Spelt or Spelled | Meaning, Difference & Examples

Spelt and spelled are two different spellings of the past tense of the verb “spell,” used to refer to the act of writing or saying letters in a specific order to form a word.

The spelling tends to vary based on whether you’re using UK or US English:

  • In UK English, both “spelled” and “spelt” are commonly used.
  • In US English, “spelled” is standard, and “spelt” is generally not accepted.
Examples: Spelt and spelled in a sentence
My name can be spelt/spelled many different ways.

The child spelt/spelled the word for the teacher.

The two dictionaries spelt/spelled the word differently.

I’d heard someone talk about Scribbr, but I wasn’t sure how it was spelt/spelled.

Note
Verbs whose simple past and past participles are formed in some way other than by adding the suffix “-ed” are called irregular verbs.

“Spell” can be either regular or irregular, with the irregular form more common in UK English. This is also true of “learnt/learned,” “dreamt/dreamed,” “knelt/kneeled,” and “burnt/burned.”

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Is It Forty or *Fourty? | Meaning, Spelling & Examples

Forty (40) is a cardinal number (i.e., a number used to indicate quantity). Like other words for numbers, it can be grammatically classified as a determiner, adjective, noun, or pronoun.

“Fourty” is sometimes used instead of forty, but this is incorrect. Although “four” is the correct spelling of 4, “fourty” is not a real word and should be avoided. The same applies when forty is used as part of a larger number (e.g., “forty-four,” “one-hundred-forty”).

Examples: Forty and fourty in a sentence
  • The train was delayed by fourty minutes.
  • The train was delayed by forty minutes.
  • Fourty is divisible by four.
  • Forty is divisible by four.

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Is *Irregardless a Word? | Definition & Spelling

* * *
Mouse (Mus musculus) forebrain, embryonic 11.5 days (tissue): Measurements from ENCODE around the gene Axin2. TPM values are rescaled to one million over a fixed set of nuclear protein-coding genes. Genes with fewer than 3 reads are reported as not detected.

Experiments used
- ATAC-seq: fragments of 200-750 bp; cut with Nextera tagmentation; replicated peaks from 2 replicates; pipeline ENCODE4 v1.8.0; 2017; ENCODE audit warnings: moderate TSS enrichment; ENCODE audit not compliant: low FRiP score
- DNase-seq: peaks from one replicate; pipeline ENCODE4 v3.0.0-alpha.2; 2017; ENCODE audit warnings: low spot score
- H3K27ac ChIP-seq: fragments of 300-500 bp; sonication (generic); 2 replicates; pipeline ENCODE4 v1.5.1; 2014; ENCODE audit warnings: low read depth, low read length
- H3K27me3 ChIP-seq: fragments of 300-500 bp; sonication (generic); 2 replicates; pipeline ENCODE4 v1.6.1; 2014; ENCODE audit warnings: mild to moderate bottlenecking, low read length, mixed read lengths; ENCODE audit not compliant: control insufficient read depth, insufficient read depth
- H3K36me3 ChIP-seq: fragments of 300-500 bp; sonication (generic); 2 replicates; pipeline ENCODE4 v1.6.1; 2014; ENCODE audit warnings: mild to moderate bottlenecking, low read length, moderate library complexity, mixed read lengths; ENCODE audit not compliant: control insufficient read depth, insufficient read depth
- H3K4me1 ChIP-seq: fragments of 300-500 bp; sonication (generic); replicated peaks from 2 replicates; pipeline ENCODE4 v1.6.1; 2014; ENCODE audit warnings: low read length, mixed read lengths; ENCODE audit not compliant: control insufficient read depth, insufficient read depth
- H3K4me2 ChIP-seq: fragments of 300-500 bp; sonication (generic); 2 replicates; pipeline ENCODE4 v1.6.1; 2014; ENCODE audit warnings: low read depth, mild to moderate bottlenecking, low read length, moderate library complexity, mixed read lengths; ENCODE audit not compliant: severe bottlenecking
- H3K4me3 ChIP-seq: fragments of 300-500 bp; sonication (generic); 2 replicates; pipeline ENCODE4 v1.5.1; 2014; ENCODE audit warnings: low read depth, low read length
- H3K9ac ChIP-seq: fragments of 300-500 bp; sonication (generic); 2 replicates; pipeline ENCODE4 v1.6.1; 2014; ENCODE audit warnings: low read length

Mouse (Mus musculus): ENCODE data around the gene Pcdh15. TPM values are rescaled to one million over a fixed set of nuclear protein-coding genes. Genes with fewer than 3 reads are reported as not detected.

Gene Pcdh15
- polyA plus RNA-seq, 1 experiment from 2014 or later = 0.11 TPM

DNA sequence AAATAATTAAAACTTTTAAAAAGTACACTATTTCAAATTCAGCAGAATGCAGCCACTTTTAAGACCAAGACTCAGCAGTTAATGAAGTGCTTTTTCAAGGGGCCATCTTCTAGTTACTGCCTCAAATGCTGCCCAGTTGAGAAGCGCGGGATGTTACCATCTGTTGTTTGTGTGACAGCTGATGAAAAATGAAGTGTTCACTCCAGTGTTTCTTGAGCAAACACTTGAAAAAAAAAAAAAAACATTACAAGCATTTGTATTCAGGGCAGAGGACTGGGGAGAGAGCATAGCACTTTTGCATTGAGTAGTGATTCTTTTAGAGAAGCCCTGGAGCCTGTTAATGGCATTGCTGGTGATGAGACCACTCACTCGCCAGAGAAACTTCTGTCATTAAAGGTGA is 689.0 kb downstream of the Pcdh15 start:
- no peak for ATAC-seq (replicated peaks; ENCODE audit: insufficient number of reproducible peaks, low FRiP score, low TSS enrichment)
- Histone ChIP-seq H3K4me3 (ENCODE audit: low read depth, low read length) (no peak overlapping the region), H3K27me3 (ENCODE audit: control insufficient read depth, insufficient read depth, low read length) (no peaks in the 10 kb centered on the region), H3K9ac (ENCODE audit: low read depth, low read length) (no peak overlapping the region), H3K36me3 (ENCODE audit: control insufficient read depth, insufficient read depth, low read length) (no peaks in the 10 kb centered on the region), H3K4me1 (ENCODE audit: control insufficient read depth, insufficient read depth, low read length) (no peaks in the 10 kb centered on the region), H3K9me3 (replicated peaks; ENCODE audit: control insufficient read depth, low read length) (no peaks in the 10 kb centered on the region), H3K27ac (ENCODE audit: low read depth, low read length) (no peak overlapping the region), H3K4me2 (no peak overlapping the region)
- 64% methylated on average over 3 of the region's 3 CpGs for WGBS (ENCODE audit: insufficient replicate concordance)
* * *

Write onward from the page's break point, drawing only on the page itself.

Regardless is an adverb meaning “despite everything.” It’s often used as a transition word at the start of a sentence to change the topic.

“Irregardless” is sometimes used instead of regardless. However, most dictionaries don’t consider “irregardless” a real word, and it should be avoided in formal or academic writing.

Examples: Irregardless and regardless in a sentence
  • I might lose, but I’m going to try irregardless.
  • I might lose, but I’m going to try regardless.
  • Irregardless, you should come to the party.
  • Regardless, you should come to the party.

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Is It Whoa or *Woah? | Meaning, Spelling & Examples

Whoa is an interjection traditionally used to command a horse (and sometimes a person) to slow down or stop. It can also be used to express surprise or shock. As an interjection, whoa is not used in formal or academic writing.

“Woah” is more popular in UK English than US English, but it’s not considered an accepted variant of whoa by many dictionaries. In US English, “woah” is still always considered nonstandard.

Examples: Woah and whoa in a sentence
  • Woah! Slow down
  • Whoa! Slow down.
  • Woah! I wasn’t expecting that.
  • Whoa! I wasn’t expecting that.

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*Truely or Truly | Correct Spelling & Meaning

Truly is an adverb meaning “in a truthful way,” “absolutely,” or “properly.” It’s the adverbial form of the adjective “true.”

“Truely” is sometimes mistakenly used instead of truly, but “truely” is not a real word and should be avoided.

Examples: Truely and truly in a sentence
  • Kala is a truely talented actor.
  • Kala is a truly talented actor.
  • The band’s performance was truely awful.
  • The band’s performance was truly awful.
    Note
    Adverbs are often formed by adding “-ly” to the end of an adjective. While some adverbs ending with the letter “e” receive the suffix without dropping the “e” (e.g., “nice” becomes “nicely”), others, like “true,” do not.

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    Labelled or Labeled | Difference & Examples

    Labelled and labeled are two different spellings of the past tense of the verblabel,” referring to the act of attaching a label or identifying marker to something. The verb is also used negatively to refer to the act of assigning someone or something to a specific category.